By Publication Type
By Resource Type
Leafless swallowwort is a strange little flowering vine that occurs along the edges of upland to coastal hammocks and floodplain to pineland forests. It is the sole larval host for the Giant milkweed bug (Sephina gundlachi).
Crested fringed orchid
Crested fringed orchid (Platanthera cristata) is a state-threatened terrestrial orchid found in wet prairies, seepage bogs, ditches and wet pine flatwoods. Its bright yellow to light orange flowers bloom in summer, peaking in August
Nightflowering wild petunia
As the name suggests, Nightflowering wild petunia (Ruellia noctiflora) is a night-blooming wildflower whose flowers open around dusk then shrivel and drop by mid-morning the next day. The bloom’s nectaries are located at the base of a 3″ long flower tube requiring a special pollinator whose tongue is long enough to reach in and take a sip! The pollinators that fit this bill are sphinx moths (family Sphingidae). These nocturnal moths are attracted by the petunia’s large white flowers.
There is nothing more iconic to the Florida summer coastal scene than Sea oats (Uniola paniculata) swaying to the sea breeze in the dunes. The flowers of this tall and sprawling grass provide pollen to a variety of insects, and the seeds are eaten by beach mice, rabbits and birds.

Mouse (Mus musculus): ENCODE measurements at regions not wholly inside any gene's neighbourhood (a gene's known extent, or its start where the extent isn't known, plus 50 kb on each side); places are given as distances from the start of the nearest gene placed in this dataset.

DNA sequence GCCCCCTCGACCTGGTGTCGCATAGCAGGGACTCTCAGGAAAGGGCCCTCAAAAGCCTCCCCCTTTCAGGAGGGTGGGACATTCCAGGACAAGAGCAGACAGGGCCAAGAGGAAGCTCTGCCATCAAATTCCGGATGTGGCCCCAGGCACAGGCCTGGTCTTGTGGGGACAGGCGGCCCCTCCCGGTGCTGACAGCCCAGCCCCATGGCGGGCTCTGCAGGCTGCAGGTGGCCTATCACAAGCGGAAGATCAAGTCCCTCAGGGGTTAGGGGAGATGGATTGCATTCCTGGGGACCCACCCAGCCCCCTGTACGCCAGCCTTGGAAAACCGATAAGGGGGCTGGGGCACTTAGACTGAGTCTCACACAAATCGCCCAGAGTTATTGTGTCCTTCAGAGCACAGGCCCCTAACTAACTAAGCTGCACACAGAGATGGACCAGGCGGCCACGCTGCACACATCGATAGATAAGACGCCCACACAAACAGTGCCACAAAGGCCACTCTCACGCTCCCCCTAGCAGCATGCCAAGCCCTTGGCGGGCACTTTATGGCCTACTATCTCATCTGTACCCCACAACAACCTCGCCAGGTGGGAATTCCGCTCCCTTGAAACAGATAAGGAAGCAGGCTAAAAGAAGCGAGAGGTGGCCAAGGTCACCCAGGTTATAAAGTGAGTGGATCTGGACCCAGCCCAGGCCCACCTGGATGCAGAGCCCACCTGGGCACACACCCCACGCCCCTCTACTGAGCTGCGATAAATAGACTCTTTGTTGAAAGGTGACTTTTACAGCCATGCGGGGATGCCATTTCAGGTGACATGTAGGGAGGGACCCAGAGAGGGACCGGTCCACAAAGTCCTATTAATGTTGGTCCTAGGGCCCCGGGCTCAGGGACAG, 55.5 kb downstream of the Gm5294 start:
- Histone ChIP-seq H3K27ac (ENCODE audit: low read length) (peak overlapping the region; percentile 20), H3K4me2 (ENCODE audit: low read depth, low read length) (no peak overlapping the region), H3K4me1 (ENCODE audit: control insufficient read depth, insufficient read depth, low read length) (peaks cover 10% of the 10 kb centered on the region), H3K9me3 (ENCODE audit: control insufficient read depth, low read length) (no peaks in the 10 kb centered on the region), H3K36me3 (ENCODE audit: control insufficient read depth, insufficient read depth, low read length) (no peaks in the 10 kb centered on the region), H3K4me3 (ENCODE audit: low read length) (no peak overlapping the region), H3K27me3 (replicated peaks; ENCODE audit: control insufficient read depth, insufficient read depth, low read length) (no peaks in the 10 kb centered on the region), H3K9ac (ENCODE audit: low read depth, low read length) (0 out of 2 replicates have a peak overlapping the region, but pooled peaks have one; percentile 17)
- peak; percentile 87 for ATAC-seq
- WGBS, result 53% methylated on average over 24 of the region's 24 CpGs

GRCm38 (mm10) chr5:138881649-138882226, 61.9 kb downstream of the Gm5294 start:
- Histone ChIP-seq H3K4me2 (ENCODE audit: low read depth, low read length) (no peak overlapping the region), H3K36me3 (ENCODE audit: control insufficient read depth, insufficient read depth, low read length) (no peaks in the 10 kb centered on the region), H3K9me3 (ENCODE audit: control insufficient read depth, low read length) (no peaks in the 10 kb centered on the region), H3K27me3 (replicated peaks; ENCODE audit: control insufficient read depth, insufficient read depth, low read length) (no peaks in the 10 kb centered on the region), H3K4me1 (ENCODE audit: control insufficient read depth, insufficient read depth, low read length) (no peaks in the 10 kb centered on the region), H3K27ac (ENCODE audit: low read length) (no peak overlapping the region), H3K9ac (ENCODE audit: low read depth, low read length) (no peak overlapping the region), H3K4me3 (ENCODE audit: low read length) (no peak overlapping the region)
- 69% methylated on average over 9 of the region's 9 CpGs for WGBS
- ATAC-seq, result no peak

Lakeside sunflower (Helianthus carnosus) is a perennial wildflower endemic to northeast Florida that inhabits open sunny edges of lakes and marshes. The beautiful bright yellow flowers attract a variety of bees, butterflies and beetles, and the seeds are eaten by birds.
Pineland leatherroot (Orbexilum virgatum) is an exceptionally rare and beautiful perennial wildflower that inhabits dry to moist areas of pine savannahs. Its bright purple flowers bloom from late spring into midsummer.
Field trip: Marie Selby Botanical Gardens
Join Marie Selby Botanical Gardens guides on Sunday, August 14th at 9:30am in an exclusive members-only field trip to explore different native landscapes and habitats nestled within a tropical oasis. We will tour three areas of native flora, two of them renovated through a Florida Wildflower Foundation grant.